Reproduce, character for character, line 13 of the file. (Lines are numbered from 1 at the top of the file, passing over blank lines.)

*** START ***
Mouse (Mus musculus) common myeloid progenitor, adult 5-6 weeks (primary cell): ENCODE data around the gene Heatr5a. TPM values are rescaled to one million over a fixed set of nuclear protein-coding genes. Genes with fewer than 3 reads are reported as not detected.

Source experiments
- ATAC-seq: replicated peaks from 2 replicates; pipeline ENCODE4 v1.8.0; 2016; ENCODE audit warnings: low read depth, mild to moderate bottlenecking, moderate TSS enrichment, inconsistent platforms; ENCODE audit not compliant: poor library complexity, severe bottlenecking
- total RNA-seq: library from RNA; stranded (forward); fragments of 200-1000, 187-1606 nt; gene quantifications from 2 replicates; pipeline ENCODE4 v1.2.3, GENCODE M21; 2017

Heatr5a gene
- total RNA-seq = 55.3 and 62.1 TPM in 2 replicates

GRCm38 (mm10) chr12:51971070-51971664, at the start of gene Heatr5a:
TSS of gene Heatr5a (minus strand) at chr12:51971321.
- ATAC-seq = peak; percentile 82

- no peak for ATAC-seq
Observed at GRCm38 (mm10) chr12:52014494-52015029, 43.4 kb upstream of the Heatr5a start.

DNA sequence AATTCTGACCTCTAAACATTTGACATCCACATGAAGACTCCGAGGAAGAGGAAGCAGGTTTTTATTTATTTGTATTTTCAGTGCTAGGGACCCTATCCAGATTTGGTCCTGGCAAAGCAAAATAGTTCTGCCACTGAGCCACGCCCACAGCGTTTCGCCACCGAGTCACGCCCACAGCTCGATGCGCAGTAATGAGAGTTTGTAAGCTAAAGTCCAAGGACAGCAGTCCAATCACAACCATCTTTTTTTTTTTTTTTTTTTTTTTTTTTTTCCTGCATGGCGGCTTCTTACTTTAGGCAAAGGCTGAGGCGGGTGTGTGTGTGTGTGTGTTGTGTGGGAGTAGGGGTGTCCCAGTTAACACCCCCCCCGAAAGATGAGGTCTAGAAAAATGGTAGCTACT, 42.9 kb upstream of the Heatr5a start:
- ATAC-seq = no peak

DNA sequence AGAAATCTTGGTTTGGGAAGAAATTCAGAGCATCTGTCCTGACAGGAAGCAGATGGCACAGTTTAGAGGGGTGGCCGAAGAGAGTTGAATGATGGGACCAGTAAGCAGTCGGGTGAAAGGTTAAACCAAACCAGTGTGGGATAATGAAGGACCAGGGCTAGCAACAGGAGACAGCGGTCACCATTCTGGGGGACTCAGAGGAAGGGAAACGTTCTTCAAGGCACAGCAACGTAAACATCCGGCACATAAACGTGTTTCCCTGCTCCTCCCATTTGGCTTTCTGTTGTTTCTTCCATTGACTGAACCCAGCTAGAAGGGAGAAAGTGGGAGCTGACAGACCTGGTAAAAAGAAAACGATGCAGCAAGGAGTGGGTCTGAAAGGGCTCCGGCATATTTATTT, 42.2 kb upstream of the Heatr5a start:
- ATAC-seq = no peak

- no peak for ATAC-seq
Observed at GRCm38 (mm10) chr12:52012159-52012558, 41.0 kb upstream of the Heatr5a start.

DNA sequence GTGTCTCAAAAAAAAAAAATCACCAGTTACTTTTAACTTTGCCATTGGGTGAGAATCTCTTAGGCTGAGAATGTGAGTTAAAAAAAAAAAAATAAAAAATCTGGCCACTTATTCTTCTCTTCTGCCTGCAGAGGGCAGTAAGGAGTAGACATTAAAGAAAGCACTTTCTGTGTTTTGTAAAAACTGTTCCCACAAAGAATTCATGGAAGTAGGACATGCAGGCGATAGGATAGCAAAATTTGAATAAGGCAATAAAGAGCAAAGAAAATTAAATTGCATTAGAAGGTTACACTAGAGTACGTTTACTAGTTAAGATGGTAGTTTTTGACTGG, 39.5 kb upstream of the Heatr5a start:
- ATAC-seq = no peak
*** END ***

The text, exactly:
- ATAC-seq = no peak